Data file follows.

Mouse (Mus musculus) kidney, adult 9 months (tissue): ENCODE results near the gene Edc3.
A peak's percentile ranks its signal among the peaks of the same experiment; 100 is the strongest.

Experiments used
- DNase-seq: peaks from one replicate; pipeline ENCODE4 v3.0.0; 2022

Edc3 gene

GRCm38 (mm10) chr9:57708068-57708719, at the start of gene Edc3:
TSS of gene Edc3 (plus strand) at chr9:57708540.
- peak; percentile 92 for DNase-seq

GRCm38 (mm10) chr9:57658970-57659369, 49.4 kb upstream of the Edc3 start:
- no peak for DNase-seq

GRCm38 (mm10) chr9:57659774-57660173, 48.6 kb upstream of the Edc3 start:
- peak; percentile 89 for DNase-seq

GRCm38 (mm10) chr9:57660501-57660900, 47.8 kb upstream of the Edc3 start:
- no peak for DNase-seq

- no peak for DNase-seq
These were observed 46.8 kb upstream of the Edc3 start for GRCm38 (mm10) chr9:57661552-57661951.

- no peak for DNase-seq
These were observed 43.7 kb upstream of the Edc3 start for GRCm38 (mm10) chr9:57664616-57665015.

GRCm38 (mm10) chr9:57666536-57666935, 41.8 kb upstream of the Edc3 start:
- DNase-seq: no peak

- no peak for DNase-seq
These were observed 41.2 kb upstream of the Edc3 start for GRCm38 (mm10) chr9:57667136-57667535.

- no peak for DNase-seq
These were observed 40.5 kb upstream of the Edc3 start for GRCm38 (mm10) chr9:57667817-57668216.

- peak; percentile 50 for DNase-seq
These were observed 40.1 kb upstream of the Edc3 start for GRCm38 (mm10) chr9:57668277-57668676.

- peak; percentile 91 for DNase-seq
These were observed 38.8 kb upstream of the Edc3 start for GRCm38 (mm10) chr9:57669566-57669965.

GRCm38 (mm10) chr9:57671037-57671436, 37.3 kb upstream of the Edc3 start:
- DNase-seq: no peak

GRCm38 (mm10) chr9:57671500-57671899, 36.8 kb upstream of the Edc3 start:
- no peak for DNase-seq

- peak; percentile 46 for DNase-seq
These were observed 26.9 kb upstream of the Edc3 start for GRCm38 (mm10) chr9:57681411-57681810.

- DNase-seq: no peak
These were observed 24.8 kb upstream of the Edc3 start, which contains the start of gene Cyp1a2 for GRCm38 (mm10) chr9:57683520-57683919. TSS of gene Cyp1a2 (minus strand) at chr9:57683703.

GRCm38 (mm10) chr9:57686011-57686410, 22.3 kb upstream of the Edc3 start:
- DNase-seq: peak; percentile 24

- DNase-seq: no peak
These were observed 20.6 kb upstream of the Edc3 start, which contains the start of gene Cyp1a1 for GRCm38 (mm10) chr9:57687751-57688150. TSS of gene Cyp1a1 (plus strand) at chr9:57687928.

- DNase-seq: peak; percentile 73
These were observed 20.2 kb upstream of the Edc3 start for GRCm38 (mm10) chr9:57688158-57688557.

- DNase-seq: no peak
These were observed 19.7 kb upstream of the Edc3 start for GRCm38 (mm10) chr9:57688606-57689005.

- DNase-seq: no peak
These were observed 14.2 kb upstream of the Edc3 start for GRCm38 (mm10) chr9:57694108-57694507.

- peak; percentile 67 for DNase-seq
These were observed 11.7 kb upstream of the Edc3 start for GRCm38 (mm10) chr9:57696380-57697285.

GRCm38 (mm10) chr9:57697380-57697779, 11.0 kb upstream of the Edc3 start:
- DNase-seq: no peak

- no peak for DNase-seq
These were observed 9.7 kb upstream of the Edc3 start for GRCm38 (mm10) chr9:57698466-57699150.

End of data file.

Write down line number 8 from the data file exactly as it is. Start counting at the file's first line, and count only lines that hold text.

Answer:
- peak; percentile 92 for DNase-seq